While dry farm waste such as wood chips or sawdust are easier to use for generating power, scientists have struggled to find uses for wet waste as the materials break down before reaching their destination.

Cooking farm waste yields compact, easily transportable material that would not degrade and can be used in energy-producing plants, the findings showed.

"This means is that we have a resource in farm waste that is readily available, can produce energy at a similar level to burning coal, and does not require any significant start-up costs," said Animesh Dutta, professor at the University of Guelph in Canada.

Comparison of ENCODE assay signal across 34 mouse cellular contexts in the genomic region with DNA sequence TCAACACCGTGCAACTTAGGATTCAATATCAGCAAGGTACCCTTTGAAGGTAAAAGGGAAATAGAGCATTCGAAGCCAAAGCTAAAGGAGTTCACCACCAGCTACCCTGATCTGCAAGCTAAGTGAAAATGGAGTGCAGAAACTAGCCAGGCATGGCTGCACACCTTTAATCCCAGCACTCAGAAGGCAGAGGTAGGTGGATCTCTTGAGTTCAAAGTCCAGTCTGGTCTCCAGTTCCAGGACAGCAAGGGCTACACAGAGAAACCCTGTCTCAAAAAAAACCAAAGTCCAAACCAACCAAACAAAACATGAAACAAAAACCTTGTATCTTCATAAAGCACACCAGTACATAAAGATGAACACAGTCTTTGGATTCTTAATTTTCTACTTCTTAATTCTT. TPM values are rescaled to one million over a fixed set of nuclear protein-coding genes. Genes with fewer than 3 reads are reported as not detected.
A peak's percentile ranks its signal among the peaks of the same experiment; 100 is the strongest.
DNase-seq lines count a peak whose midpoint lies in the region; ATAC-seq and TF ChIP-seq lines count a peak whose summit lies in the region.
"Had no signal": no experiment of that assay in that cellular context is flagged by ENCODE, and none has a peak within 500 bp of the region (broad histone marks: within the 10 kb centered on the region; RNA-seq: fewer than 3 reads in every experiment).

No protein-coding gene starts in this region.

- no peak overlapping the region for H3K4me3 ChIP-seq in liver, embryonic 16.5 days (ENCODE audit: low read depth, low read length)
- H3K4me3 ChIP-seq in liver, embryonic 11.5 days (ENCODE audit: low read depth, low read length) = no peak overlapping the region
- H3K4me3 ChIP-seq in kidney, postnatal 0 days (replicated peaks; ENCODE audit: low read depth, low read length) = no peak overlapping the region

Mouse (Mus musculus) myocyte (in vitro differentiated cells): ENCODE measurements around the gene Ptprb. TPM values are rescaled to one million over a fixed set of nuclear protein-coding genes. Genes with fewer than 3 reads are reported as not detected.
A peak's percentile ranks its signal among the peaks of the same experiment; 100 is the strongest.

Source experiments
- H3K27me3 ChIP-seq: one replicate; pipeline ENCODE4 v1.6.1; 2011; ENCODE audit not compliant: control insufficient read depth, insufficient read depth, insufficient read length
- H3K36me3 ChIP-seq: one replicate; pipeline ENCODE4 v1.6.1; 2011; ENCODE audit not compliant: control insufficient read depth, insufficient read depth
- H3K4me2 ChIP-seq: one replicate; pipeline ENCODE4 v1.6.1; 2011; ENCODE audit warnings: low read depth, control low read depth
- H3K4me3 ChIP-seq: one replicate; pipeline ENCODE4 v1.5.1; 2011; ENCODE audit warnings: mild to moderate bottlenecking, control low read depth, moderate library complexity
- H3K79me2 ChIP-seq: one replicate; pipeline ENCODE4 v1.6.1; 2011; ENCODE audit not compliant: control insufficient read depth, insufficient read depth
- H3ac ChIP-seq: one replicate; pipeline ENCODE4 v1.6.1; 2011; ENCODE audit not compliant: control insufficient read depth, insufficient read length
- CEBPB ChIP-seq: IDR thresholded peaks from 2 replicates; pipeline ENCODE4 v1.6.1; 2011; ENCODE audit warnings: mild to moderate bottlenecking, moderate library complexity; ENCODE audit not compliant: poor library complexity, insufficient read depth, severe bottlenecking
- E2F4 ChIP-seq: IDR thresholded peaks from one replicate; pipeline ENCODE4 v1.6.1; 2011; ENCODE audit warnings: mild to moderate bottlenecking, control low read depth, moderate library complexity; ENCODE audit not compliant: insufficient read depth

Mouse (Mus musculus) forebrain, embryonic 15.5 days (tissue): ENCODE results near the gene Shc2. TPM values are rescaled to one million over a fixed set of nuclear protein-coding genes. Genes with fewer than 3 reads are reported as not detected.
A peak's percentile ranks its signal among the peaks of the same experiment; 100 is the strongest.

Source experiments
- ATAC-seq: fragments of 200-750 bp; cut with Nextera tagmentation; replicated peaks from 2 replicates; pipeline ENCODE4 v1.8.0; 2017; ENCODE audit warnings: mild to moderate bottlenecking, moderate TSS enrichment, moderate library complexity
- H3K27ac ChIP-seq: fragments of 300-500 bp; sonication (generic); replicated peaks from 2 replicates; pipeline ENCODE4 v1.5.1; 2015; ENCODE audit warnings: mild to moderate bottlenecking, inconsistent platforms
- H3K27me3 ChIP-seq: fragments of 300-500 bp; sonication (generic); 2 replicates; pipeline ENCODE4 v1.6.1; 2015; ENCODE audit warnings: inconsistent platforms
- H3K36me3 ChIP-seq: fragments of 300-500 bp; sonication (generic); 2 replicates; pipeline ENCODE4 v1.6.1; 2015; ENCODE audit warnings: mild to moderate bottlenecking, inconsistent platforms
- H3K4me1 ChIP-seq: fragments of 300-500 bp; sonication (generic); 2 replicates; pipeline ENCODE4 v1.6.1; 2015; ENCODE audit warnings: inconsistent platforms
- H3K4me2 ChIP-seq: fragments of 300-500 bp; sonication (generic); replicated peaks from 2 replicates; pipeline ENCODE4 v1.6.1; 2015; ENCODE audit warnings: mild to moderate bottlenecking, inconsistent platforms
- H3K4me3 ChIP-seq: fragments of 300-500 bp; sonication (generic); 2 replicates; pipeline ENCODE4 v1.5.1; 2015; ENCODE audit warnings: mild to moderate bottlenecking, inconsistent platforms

"We are taking what is now a negative resource in farm waste, which farmers have to pay to remove, and providing an opportunity for them to make money and help the environment," Dutta added.

"It is a closed-loop cycle, meaning we don't have to worry about external costs," Datta said.

Large pressure cookers located near farms could accept and cook waste for transport to energy plants, the researchers proposed.

Using the new technique, the researchers produced a small amount of energy in the laboratory that has less alkali and alkaline earth metals, allowing it to be used at power plants.

"The next step is to take this outside of the lab. Essentially, the agri-food sector could power the automotive industry," said Dutta.

The study appeared in the journal Applied Energy.

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